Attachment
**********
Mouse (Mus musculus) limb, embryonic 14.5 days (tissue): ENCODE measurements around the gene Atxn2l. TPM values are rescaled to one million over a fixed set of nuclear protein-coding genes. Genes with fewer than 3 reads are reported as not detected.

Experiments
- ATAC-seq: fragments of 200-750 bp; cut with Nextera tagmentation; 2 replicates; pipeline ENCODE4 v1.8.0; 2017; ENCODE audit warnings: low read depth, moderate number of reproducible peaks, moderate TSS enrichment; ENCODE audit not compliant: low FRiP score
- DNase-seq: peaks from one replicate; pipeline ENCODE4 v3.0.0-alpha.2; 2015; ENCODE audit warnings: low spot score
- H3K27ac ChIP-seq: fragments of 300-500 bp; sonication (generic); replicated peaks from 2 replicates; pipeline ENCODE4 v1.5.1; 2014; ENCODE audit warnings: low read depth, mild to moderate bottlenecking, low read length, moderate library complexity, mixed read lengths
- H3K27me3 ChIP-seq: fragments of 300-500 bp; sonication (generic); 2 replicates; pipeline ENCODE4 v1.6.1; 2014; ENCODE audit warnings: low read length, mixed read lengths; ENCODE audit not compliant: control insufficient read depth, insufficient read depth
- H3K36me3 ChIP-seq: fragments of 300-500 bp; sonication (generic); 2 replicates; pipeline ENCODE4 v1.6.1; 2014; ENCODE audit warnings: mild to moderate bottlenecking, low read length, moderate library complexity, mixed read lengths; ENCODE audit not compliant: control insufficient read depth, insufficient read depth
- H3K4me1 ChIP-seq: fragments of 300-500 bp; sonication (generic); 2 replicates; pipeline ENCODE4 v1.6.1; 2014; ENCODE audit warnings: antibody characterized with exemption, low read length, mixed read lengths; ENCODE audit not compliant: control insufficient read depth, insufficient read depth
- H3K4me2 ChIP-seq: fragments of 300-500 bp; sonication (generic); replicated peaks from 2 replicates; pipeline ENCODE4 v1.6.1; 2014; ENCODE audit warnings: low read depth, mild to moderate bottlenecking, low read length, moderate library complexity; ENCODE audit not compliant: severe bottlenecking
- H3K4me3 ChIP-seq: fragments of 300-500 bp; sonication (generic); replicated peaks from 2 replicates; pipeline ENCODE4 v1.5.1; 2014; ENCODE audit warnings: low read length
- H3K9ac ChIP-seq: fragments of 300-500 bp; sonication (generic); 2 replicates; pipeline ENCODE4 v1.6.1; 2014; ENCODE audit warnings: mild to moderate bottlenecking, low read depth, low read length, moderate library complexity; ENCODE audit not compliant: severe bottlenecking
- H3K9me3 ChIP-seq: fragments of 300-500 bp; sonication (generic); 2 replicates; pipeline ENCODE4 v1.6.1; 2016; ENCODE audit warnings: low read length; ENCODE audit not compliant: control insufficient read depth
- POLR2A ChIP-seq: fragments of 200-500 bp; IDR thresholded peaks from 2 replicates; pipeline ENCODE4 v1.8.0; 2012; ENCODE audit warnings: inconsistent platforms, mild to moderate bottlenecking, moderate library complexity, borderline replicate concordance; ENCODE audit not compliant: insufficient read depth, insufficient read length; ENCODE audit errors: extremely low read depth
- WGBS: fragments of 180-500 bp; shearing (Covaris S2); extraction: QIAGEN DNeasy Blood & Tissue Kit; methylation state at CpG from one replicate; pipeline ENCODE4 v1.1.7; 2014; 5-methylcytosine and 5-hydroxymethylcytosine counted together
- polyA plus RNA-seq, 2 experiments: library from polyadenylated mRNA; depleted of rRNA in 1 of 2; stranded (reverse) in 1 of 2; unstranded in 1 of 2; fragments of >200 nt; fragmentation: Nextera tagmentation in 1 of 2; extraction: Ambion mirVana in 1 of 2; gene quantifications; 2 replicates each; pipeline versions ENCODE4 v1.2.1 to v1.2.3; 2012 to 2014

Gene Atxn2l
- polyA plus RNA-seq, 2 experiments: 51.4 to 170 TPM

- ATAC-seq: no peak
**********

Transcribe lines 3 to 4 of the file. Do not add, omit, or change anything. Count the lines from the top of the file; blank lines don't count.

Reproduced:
- ATAC-seq: fragments of 200-750 bp; cut with Nextera tagmentation; 2 replicates; pipeline ENCODE4 v1.8.0; 2017; ENCODE audit warnings: low read depth, moderate number of reproducible peaks, moderate TSS enrichment; ENCODE audit not compliant: low FRiP score
- DNase-seq: peaks from one replicate; pipeline ENCODE4 v3.0.0-alpha.2; 2015; ENCODE audit warnings: low spot score